The Shoppie
David Smith (Cornal)
  • David Smith lived in Chapel Street, Portessie, very near Harper's shop where the local children used to buy their sweets.
  • Composed shortly after the start of the second World War

  • On these lang days oor thochts aye stray
  • Where we've spent mony a happy' day.
  • And now we wonder when again
  • We'll gaun an shelter frae the rain
  • To Harper's shoppie.
  • A happy lot o' lads met there
  • Until they filled up every chair.
  • And then so far as they were able
  • They sat themselves upon the table
  • At Harper's shoppie.
  • The auld fireside we've gaithered roun
  • Until the flickerin' fire died down.
  • Syne up ae lad wid rise and say:
  • "It's time I was gaun hame for tea
  • Frae Harper's shoppie'".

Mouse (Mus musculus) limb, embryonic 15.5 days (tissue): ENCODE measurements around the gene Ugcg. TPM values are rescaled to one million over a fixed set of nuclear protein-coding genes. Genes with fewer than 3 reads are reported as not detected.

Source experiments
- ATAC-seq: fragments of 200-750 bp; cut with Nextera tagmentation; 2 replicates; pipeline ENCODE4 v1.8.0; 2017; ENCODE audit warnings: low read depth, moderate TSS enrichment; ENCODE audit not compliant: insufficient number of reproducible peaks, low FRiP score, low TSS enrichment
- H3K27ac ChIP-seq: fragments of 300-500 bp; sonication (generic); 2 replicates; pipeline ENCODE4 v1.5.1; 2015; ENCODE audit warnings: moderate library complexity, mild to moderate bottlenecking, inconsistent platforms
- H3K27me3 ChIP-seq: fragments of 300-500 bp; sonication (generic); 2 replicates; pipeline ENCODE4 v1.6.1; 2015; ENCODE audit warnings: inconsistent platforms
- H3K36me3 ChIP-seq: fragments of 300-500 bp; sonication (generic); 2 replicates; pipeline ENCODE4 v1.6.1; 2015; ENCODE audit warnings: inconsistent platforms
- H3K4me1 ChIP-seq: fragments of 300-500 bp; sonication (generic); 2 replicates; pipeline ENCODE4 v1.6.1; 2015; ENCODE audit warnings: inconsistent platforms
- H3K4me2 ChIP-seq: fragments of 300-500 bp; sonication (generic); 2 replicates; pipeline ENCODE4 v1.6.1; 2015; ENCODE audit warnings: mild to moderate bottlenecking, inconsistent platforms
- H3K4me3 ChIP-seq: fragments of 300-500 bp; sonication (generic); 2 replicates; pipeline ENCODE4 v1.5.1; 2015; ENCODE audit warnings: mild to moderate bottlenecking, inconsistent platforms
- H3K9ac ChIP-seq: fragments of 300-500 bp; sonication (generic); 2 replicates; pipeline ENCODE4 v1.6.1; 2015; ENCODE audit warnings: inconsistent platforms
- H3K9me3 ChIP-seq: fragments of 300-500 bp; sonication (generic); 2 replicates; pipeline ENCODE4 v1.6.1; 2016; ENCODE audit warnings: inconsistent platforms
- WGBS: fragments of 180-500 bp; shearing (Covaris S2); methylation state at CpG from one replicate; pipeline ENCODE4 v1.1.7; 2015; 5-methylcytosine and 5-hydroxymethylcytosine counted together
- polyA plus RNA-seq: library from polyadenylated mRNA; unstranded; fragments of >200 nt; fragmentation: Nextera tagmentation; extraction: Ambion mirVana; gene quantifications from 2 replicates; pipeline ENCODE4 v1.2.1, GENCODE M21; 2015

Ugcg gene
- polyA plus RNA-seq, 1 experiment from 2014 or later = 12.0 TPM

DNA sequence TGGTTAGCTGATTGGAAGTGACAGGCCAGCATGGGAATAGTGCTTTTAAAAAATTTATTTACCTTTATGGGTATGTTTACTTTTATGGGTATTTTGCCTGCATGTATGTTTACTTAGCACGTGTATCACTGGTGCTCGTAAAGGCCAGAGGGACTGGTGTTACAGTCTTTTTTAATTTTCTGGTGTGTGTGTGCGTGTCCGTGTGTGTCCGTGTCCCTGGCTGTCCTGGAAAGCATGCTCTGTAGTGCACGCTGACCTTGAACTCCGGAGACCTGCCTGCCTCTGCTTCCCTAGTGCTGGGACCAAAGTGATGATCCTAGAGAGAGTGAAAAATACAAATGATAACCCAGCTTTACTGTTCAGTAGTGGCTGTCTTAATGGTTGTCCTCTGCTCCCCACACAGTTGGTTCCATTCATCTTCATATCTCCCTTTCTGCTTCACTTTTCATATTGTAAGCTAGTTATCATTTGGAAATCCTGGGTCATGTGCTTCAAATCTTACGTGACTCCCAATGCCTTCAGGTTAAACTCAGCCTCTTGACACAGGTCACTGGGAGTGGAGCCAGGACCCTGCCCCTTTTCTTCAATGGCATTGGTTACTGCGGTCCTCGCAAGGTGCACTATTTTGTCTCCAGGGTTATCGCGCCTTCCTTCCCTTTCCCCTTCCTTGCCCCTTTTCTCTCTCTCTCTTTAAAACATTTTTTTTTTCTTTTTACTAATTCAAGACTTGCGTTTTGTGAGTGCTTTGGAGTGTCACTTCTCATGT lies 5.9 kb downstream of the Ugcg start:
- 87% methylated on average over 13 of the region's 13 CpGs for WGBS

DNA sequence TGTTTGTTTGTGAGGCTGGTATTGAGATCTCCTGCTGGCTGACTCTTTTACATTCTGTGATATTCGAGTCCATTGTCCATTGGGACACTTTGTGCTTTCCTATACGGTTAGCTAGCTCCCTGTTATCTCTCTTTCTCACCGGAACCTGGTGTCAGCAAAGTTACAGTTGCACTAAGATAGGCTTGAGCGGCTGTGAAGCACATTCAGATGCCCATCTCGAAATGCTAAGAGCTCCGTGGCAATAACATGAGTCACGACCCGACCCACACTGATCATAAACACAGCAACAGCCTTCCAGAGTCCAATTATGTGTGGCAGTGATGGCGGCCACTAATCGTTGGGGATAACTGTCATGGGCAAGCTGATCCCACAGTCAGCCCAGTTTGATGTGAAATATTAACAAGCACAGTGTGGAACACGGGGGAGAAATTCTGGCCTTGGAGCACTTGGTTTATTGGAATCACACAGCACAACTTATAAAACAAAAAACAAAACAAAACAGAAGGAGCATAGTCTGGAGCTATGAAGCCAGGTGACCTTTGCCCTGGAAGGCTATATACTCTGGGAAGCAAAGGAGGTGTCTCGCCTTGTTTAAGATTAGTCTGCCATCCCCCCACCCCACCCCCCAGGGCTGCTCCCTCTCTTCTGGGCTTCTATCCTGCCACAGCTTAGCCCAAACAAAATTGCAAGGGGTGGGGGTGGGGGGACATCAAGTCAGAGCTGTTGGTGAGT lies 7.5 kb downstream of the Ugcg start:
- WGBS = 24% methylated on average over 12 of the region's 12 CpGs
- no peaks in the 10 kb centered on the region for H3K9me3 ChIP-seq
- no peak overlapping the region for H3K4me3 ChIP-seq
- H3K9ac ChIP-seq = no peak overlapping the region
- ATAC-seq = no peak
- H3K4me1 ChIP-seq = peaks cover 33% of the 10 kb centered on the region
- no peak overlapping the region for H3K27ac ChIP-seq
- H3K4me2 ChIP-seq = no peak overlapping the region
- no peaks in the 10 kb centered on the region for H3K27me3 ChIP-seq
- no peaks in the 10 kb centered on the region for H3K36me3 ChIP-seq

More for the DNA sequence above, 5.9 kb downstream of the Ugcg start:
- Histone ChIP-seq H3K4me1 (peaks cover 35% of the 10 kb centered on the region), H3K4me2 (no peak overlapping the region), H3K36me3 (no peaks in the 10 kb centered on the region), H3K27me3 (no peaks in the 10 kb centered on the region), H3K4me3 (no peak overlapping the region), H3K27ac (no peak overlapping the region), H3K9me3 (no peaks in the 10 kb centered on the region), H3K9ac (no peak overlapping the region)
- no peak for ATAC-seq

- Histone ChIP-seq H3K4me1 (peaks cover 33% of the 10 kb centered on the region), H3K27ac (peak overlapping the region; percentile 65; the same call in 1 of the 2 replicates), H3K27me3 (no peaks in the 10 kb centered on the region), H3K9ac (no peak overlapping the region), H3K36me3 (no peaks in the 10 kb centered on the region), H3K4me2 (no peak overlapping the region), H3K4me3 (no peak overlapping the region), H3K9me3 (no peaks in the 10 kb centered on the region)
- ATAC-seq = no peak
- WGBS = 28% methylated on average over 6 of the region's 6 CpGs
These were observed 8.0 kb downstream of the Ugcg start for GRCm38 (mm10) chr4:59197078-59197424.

• "Guid nichts" were said wi' cheerie clatter.
  • Wi' lauchter then we'd hameward patter.
  • And as we'd pairt to gaun oor gait
  • A pal wid say: "We'll meet at eight
  • At Harper's shoppie'".
  • Then came September and we heard
  • O' dark days that wid lay ahead.
  • Lads that are pairted, young and auld
  • In answer to the country's call
  • Think' o' the shoppie.
  • And noo while they're awa to war,
  • Some here, some there, and some afar,
  • Their heirts are never far frae hame.
  • They wish that they were back again
  • At Harper's shoppie.
  • But if this war maun tak' its toll
  • O' lads who've answered to the call,
  • Let's hope and pray that when we're there
  • There dinna be an empty' chair
  • At Harper's shoppie.
  • And when this war is something past
  • And a' the lads are hame at last,
  • There's sure to be a tall ane spun
  • O' how they've treated Hitler's hun
  • At Harper's shoppie.
  • Let's hope that it's all over soon,
  • Afore anither year comes roun.
  • And soon that we will meet again
  • Some nicht to shelter frae the rain
  • At Harper's shoppie.
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